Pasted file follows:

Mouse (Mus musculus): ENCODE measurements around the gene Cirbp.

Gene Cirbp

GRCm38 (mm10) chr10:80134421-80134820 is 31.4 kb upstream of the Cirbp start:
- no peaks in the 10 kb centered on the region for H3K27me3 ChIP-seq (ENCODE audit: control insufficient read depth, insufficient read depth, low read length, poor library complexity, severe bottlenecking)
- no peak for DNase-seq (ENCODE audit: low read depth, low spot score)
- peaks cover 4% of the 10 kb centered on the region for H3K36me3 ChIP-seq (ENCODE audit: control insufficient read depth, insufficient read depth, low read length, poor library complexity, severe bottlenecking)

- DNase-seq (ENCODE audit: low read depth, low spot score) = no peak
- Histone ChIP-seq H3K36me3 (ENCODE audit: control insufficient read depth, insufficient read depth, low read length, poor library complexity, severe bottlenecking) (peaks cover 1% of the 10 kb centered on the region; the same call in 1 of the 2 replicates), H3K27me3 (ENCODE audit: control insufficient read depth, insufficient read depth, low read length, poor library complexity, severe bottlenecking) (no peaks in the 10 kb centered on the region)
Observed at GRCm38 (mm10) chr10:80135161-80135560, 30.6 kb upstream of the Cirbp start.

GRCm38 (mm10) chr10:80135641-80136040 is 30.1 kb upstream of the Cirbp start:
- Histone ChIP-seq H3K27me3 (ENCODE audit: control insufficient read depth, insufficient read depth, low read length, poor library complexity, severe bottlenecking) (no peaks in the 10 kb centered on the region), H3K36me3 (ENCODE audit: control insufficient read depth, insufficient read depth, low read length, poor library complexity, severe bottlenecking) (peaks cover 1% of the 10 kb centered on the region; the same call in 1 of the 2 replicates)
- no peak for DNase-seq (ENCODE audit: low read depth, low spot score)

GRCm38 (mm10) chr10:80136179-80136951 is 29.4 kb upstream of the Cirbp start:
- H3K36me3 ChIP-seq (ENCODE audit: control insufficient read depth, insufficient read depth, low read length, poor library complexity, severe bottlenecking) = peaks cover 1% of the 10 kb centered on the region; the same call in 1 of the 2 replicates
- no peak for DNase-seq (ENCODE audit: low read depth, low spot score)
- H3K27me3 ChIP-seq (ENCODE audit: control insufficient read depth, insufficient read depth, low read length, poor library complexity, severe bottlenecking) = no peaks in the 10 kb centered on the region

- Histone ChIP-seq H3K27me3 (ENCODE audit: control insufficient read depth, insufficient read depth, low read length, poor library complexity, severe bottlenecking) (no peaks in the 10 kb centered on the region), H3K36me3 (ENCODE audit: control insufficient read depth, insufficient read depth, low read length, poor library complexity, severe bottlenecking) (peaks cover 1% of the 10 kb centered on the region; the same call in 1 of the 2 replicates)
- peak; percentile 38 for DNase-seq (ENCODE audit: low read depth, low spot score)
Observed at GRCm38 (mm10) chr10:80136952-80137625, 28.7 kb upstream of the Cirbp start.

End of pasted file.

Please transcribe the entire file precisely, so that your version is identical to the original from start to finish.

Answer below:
Mouse (Mus musculus): ENCODE measurements around the gene Cirbp.

Gene Cirbp

GRCm38 (mm10) chr10:80134421-80134820 is 31.4 kb upstream of the Cirbp start:
- no peaks in the 10 kb centered on the region for H3K27me3 ChIP-seq (ENCODE audit: control insufficient read depth, insufficient read depth, low read length, poor library complexity, severe bottlenecking)
- no peak for DNase-seq (ENCODE audit: low read depth, low spot score)
- peaks cover 4% of the 10 kb centered on the region for H3K36me3 ChIP-seq (ENCODE audit: control insufficient read depth, insufficient read depth, low read length, poor library complexity, severe bottlenecking)

- DNase-seq (ENCODE audit: low read depth, low spot score) = no peak
- Histone ChIP-seq H3K36me3 (ENCODE audit: control insufficient read depth, insufficient read depth, low read length, poor library complexity, severe bottlenecking) (peaks cover 1% of the 10 kb centered on the region; the same call in 1 of the 2 replicates), H3K27me3 (ENCODE audit: control insufficient read depth, insufficient read depth, low read length, poor library complexity, severe bottlenecking) (no peaks in the 10 kb centered on the region)
Observed at GRCm38 (mm10) chr10:80135161-80135560, 30.6 kb upstream of the Cirbp start.

GRCm38 (mm10) chr10:80135641-80136040 is 30.1 kb upstream of the Cirbp start:
- Histone ChIP-seq H3K27me3 (ENCODE audit: control insufficient read depth, insufficient read depth, low read length, poor library complexity, severe bottlenecking) (no peaks in the 10 kb centered on the region), H3K36me3 (ENCODE audit: control insufficient read depth, insufficient read depth, low read length, poor library complexity, severe bottlenecking) (peaks cover 1% of the 10 kb centered on the region; the same call in 1 of the 2 replicates)
- no peak for DNase-seq (ENCODE audit: low read depth, low spot score)

GRCm38 (mm10) chr10:80136179-80136951 is 29.4 kb upstream of the Cirbp start:
- H3K36me3 ChIP-seq (ENCODE audit: control insufficient read depth, insufficient read depth, low read length, poor library complexity, severe bottlenecking) = peaks cover 1% of the 10 kb centered on the region; the same call in 1 of the 2 replicates
- no peak for DNase-seq (ENCODE audit: low read depth, low spot score)
- H3K27me3 ChIP-seq (ENCODE audit: control insufficient read depth, insufficient read depth, low read length, poor library complexity, severe bottlenecking) = no peaks in the 10 kb centered on the region

- Histone ChIP-seq H3K27me3 (ENCODE audit: control insufficient read depth, insufficient read depth, low read length, poor library complexity, severe bottlenecking) (no peaks in the 10 kb centered on the region), H3K36me3 (ENCODE audit: control insufficient read depth, insufficient read depth, low read length, poor library complexity, severe bottlenecking) (peaks cover 1% of the 10 kb centered on the region; the same call in 1 of the 2 replicates)
- peak; percentile 38 for DNase-seq (ENCODE audit: low read depth, low spot score)
Observed at GRCm38 (mm10) chr10:80136952-80137625, 28.7 kb upstream of the Cirbp start.